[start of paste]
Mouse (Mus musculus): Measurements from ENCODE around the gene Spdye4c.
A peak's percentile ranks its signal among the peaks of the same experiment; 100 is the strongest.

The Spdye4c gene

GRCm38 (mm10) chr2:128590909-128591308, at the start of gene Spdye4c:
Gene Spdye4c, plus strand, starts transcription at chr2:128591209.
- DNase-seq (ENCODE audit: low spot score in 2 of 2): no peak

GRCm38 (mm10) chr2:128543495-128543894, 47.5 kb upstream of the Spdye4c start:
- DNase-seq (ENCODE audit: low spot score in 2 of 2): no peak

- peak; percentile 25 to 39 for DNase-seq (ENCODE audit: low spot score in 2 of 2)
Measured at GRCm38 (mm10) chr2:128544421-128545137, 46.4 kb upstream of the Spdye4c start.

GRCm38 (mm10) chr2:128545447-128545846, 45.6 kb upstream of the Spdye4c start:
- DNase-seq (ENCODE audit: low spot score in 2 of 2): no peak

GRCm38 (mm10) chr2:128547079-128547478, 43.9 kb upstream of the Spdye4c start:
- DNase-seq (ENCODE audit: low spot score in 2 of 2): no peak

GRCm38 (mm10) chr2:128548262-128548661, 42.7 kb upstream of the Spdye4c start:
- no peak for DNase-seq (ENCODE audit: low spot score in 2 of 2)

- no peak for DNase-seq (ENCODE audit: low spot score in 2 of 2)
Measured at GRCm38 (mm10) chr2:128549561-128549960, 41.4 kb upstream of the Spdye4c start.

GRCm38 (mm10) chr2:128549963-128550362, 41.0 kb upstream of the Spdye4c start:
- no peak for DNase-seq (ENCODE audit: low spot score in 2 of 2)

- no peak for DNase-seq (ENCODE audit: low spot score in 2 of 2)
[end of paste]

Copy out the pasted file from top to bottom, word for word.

Mouse (Mus musculus): Measurements from ENCODE around the gene Spdye4c.
A peak's percentile ranks its signal among the peaks of the same experiment; 100 is the strongest.

The Spdye4c gene

GRCm38 (mm10) chr2:128590909-128591308, at the start of gene Spdye4c:
Gene Spdye4c, plus strand, starts transcription at chr2:128591209.
- DNase-seq (ENCODE audit: low spot score in 2 of 2): no peak

GRCm38 (mm10) chr2:128543495-128543894, 47.5 kb upstream of the Spdye4c start:
- DNase-seq (ENCODE audit: low spot score in 2 of 2): no peak

- peak; percentile 25 to 39 for DNase-seq (ENCODE audit: low spot score in 2 of 2)
Measured at GRCm38 (mm10) chr2:128544421-128545137, 46.4 kb upstream of the Spdye4c start.

GRCm38 (mm10) chr2:128545447-128545846, 45.6 kb upstream of the Spdye4c start:
- DNase-seq (ENCODE audit: low spot score in 2 of 2): no peak

GRCm38 (mm10) chr2:128547079-128547478, 43.9 kb upstream of the Spdye4c start:
- DNase-seq (ENCODE audit: low spot score in 2 of 2): no peak

GRCm38 (mm10) chr2:128548262-128548661, 42.7 kb upstream of the Spdye4c start:
- no peak for DNase-seq (ENCODE audit: low spot score in 2 of 2)

- no peak for DNase-seq (ENCODE audit: low spot score in 2 of 2)
Measured at GRCm38 (mm10) chr2:128549561-128549960, 41.4 kb upstream of the Spdye4c start.

GRCm38 (mm10) chr2:128549963-128550362, 41.0 kb upstream of the Spdye4c start:
- no peak for DNase-seq (ENCODE audit: low spot score in 2 of 2)

- no peak for DNase-seq (ENCODE audit: low spot score in 2 of 2)